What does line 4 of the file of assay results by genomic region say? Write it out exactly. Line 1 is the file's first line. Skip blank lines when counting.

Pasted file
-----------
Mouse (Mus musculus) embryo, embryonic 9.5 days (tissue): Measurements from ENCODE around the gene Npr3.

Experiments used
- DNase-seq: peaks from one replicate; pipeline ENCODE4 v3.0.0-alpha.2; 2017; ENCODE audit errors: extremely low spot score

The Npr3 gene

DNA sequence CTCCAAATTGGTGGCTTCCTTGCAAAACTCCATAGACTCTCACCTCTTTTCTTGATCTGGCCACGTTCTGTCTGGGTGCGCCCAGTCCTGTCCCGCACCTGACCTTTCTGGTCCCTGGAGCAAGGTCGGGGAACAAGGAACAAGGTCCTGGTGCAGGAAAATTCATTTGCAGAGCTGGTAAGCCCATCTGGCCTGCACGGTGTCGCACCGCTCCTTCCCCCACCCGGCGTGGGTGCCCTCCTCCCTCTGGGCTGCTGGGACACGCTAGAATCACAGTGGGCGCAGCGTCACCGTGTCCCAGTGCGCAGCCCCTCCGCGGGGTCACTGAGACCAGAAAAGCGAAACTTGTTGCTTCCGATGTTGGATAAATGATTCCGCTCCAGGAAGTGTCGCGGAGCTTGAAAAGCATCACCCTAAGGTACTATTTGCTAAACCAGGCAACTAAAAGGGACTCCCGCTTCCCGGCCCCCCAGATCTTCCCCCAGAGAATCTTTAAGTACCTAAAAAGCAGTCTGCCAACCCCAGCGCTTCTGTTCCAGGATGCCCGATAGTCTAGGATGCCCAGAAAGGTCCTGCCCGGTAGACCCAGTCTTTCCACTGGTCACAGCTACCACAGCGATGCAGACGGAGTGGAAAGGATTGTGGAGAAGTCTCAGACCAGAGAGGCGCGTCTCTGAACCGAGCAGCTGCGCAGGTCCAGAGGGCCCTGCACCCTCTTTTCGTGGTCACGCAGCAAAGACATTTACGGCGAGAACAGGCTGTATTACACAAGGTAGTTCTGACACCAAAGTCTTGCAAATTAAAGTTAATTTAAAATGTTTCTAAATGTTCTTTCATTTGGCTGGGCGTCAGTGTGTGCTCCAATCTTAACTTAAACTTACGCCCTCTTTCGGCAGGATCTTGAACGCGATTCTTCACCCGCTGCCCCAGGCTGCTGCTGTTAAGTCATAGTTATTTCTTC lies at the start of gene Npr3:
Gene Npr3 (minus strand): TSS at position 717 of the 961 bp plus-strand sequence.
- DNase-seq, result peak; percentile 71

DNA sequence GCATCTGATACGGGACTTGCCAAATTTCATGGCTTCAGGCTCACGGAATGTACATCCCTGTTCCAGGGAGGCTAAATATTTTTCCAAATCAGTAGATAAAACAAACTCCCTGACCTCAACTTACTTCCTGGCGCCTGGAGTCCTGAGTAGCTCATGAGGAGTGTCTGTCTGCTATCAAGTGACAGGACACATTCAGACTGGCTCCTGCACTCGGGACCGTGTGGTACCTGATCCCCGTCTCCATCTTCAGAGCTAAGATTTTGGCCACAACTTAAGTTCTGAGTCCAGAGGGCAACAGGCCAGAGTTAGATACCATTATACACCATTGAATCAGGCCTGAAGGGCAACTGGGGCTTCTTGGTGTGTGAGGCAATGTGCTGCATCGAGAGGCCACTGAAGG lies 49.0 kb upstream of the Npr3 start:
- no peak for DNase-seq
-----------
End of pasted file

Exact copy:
The Npr3 gene